So, I'm a newbie, I've been looking but the numbers haven't made sense for a lot of the houses in my area, either slums or overpriced or both.
I will be looking at a a multi use building tomorrow and I wanted some feedback from the community. It's a 2 commercial spaces and 2 1 bedroom apartments above the commercial. It's for sale $75,000 below assessed value which makes me wonder. My question is, what's the general feeling on buying mixed use property if you're just starting out. I can afford it without any creative financing and the commercial tenants are well established, I just don't know. Any thoughts from the experienced folks would be appreciated.
Insurance. Commercial insurance is a bear. I think it depends on the current commercial use, how much insurance is going to cost, and what they are going to require you to do to the building. Also, the type of building may limit the uses your insurance will cover. I've been going through this all summer... with my insurance refusing to cover certain tenants and rates doubling based on what the tenant will be doing with the space.... partly because it's a mixed use building. So get an accurate insurance quote and go after it.
I'm sure you're aware that commercial units tent to have longer terms and longer vacancies. It's been my experience that commercial tenant can surprise you too. They've been there 30 years, and then not.... and then you have to get the unit back up to speed. So make sure you have the funds to cover an extended vacancy with repairs.
Yeah, that's my concern. It's kind of an odd setup, basement is a garage/office for a rent a car place and there's a hair salon too. Neither are always long term places. The price is right but I'm nervous about the headaches. Thanks.
That's just fine as long as long cash flows. What are the numbers in it?
@Tim Griffiths In general, mixed use buildings are terrific! One gets the solid base from the commercial tenants and the ever-rising rents from the residential tenants.
Do not focus on one expense, like insurance, your tenants are going to help pay. Commercial tenants will have their own policy, even loss-of-income if it is required by the lease. This shares the burden with what coverage you need, as the property owner. Talk with an insurance broker. Brokers will guide you to who covers your type of property, at the best price. But first, determine a current value for the property.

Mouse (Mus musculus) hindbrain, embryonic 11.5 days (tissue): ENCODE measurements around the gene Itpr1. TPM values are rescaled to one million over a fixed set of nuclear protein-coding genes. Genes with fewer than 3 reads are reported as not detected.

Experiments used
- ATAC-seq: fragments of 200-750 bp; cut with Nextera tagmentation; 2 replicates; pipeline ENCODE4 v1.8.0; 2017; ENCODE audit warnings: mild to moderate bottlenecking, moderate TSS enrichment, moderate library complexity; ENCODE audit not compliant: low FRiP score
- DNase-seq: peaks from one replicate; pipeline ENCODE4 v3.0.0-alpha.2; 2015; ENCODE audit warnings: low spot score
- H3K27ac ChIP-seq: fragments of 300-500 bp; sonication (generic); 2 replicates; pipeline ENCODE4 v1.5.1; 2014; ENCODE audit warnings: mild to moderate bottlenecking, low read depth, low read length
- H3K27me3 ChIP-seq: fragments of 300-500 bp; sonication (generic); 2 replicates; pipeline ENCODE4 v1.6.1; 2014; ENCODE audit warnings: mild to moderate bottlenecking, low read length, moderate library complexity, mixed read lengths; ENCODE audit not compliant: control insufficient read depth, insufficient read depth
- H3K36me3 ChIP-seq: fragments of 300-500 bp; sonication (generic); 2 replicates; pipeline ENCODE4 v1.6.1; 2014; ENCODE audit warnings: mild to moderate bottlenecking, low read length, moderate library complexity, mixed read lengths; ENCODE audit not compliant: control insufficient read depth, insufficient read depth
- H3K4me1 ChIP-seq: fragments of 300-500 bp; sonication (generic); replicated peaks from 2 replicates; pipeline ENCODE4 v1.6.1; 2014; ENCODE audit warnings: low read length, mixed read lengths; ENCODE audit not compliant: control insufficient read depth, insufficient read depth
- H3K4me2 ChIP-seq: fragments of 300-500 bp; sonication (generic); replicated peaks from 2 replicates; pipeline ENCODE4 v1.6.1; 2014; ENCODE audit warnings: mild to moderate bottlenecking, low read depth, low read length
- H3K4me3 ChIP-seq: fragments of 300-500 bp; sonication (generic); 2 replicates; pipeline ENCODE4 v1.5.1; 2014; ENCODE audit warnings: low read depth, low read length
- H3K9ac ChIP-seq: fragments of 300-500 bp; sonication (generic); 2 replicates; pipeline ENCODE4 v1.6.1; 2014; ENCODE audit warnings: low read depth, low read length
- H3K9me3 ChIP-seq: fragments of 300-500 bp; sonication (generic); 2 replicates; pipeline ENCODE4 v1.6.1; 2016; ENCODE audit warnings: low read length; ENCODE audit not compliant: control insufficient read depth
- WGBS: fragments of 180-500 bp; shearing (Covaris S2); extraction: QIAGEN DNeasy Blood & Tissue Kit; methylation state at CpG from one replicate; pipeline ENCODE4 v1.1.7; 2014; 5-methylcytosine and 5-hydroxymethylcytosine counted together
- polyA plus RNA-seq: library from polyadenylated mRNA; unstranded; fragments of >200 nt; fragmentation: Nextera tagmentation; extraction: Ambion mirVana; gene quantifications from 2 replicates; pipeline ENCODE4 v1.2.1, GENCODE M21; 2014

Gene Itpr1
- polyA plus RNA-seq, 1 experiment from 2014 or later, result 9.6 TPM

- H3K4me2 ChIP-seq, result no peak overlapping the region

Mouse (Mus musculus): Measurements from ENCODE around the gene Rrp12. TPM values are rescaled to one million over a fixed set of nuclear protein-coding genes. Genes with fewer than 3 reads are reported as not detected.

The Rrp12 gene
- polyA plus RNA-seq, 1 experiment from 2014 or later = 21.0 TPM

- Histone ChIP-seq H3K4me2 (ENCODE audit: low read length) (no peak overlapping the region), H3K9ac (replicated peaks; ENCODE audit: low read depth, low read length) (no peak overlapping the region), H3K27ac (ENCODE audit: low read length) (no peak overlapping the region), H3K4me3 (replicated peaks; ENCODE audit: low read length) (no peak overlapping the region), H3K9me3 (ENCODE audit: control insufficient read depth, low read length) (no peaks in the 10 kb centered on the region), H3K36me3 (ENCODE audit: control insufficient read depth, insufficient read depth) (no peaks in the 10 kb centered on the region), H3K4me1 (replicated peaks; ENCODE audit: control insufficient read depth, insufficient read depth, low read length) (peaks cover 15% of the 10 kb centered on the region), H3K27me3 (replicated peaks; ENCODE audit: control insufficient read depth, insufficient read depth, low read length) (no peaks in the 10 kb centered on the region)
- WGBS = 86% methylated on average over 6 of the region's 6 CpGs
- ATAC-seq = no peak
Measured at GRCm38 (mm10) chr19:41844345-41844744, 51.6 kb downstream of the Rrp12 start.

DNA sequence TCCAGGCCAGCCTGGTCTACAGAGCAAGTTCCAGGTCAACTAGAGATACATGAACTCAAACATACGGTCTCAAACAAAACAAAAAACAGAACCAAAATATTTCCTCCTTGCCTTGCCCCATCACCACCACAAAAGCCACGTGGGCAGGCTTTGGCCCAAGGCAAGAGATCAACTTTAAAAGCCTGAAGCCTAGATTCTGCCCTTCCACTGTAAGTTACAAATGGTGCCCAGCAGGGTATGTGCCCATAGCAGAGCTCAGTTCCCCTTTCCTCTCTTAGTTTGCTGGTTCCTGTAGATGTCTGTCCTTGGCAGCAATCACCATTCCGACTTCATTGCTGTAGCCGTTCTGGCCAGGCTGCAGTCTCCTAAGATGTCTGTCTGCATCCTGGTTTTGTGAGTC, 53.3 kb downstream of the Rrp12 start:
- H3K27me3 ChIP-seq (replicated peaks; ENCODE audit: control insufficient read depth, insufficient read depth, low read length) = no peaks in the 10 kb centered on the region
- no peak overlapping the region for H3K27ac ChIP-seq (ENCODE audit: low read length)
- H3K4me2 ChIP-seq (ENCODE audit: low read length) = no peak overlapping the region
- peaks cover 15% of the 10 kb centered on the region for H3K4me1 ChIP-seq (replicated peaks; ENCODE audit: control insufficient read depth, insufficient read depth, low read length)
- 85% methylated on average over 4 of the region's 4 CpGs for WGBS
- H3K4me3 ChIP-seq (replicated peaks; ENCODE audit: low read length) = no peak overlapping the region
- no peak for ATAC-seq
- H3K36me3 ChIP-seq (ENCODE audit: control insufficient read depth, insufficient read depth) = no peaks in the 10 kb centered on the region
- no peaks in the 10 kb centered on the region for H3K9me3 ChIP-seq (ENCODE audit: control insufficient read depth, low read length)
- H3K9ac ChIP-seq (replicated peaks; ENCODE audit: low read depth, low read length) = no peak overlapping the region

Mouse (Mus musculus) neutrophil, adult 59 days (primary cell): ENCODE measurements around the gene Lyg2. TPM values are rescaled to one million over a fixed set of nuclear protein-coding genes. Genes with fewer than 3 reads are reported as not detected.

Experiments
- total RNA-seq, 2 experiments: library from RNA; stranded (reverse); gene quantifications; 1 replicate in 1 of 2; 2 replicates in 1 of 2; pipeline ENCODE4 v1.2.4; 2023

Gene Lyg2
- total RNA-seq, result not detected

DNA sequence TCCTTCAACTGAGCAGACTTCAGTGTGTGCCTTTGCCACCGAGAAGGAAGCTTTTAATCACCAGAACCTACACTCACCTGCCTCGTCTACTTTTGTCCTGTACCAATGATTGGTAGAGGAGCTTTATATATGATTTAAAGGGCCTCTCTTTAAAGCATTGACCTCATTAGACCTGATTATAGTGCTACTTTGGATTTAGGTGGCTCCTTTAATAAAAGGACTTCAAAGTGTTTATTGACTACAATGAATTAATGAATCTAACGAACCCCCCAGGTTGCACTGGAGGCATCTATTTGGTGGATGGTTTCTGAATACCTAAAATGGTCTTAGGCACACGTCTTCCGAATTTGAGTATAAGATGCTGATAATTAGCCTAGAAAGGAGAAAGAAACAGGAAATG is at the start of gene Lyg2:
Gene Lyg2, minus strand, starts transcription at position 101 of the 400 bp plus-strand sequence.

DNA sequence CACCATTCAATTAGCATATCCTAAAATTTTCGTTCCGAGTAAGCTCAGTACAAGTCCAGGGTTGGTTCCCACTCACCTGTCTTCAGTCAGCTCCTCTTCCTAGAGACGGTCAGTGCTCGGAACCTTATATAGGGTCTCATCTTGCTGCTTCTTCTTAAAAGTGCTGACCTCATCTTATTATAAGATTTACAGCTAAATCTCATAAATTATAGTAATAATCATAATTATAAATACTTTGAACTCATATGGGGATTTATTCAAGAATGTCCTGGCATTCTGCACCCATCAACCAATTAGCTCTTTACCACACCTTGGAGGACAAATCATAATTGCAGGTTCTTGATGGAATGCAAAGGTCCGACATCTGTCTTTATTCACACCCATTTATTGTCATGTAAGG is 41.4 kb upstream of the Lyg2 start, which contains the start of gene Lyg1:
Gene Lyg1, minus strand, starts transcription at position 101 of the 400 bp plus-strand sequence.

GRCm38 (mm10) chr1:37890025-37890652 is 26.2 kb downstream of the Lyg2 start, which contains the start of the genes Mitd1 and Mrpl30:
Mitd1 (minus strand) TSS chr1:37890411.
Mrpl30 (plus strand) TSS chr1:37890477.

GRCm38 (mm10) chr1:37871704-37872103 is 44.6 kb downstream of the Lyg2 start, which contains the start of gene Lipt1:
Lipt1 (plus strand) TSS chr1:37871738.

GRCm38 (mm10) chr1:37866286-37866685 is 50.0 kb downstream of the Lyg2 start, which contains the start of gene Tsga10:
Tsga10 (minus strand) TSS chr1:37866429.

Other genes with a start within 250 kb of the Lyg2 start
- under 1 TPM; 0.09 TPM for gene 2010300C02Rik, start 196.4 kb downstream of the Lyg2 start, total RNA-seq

Skip the assessed value, you want to know what value it is today and where you can go with it over the next few years. Commercial real estate is measured by the rentable square feet, residential by monthly market rents. Value each portion and add them together. Send a letter of intent and ask for the actual monthly expense reports and leases. Base your offer on actuals. What are you willing to pay for it and get the return that you need to make it work.
Read the current leases in the commercial units and find out who pays for repairs and maintenance. How strong are the leases, 1yr? any options? What are the market rents for the residential? Is there room for improvement? Talk with a commercial leasing agent. What better tenants could be found for your 2 commercial units?
Thanks for all the info everyone. I looked at it and it's quite unusual, to put it mildly. It's actually one commercial building, housing a rent a car with a 20 year lease and a hair salon run by the current owner of the building who wants to walk away. There's also a very small house right next door with 2 one bedroom apartments. The salon business she would basically give me and rent a chair from me, do I want to get into that? So, it's just weird and while I think I could pull it off because the rent a car plus apartments would more than pay for it all while I got the salon up and running, I'm not loving it. There's another small area in the back that could be another separate commercial space, so the potential to make some bucks is there, I just don't know. Any thoughts BP?
One thing I realized though, why I've been so hesitant to pull the trigger on any deals. I think I'd like to do commercial more than residential. I feel so much more comfortable, and can talk the language and enjoy the possibilities much more. So, how do I get into that is the next question.
When you review the commercial leases, in addition to what @Kathy Henley recommended to review for, make sure that you know when the lease term ends (regardless whether there is a renewal or not). Another thing that comes to mind is whether there are is an early termination option for the rent a car business.
Regarding the salon, if you choose to let her "rent" a chair, I would be sure to include the right to terminate the arrangement at your convenience (so you can rent it to another commercial tenant in the event that you want to exit the salon business in the future).
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